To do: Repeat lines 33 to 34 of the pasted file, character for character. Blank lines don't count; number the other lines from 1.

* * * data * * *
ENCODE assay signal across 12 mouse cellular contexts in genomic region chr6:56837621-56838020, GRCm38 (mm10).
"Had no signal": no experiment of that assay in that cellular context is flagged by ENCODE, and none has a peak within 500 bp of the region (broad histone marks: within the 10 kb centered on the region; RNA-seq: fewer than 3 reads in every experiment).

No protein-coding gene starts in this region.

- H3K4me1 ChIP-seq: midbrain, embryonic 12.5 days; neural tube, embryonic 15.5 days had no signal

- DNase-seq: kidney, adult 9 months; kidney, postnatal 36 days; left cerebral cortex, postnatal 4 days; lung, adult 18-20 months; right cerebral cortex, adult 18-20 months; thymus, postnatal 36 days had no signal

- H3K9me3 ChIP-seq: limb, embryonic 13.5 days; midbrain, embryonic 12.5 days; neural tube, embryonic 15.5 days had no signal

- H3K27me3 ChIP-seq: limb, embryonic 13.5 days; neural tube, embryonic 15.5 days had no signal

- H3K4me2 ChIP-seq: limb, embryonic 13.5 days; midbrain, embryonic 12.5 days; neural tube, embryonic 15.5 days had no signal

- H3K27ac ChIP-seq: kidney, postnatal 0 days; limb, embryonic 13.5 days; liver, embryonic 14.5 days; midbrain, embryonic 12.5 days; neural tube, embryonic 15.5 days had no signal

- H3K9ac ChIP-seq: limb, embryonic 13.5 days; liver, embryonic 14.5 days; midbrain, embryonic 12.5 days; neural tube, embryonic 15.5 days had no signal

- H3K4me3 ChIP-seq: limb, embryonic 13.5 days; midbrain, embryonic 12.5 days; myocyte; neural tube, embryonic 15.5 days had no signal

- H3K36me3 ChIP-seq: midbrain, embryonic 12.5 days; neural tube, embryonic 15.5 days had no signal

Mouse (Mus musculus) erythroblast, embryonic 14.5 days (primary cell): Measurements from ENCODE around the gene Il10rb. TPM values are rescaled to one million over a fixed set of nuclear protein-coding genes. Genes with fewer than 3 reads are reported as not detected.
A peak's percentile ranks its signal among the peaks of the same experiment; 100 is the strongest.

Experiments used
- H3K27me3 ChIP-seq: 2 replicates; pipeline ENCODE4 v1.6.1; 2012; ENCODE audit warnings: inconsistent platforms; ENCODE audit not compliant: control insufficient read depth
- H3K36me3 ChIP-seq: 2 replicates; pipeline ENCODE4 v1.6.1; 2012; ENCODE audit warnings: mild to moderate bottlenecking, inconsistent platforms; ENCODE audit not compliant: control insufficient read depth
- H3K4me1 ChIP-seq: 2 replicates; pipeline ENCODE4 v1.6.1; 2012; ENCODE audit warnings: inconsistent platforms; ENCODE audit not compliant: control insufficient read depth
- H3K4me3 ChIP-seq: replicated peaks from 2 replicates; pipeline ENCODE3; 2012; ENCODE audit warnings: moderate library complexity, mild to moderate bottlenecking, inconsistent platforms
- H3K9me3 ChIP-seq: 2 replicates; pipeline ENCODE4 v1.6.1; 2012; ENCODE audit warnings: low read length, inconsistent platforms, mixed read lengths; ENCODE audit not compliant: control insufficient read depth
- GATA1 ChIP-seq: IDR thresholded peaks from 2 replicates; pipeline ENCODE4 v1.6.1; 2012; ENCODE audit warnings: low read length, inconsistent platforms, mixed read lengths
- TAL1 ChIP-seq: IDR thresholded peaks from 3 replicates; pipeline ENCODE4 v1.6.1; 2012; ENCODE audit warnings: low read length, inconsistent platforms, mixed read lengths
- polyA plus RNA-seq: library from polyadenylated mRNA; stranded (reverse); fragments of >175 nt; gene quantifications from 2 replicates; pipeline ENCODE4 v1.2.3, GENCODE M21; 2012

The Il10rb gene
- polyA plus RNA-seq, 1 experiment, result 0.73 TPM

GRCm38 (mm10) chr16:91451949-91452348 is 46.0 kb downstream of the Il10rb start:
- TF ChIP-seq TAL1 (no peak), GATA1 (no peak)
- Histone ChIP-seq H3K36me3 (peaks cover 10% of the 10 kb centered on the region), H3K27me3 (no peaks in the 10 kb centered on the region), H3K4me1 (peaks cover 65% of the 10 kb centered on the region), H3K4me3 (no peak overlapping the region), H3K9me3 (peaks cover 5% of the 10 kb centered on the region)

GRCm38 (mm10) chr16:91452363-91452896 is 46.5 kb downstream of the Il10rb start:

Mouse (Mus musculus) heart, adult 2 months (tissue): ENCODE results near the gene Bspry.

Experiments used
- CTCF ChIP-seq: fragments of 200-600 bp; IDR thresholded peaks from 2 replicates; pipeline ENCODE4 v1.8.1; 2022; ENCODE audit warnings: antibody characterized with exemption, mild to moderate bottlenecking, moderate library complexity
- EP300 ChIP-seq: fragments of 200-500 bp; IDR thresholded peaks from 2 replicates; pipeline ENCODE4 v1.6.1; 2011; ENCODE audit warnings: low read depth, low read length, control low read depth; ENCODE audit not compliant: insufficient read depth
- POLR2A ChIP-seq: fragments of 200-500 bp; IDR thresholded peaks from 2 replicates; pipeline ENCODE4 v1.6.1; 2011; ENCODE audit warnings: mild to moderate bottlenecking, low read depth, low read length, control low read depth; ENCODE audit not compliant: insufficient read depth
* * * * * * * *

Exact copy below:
- EP300 ChIP-seq: fragments of 200-500 bp; IDR thresholded peaks from 2 replicates; pipeline ENCODE4 v1.6.1; 2011; ENCODE audit warnings: low read depth, low read length, control low read depth; ENCODE audit not compliant: insufficient read depth
- POLR2A ChIP-seq: fragments of 200-500 bp; IDR thresholded peaks from 2 replicates; pipeline ENCODE4 v1.6.1; 2011; ENCODE audit warnings: mild to moderate bottlenecking, low read depth, low read length, control low read depth; ENCODE audit not compliant: insufficient read depth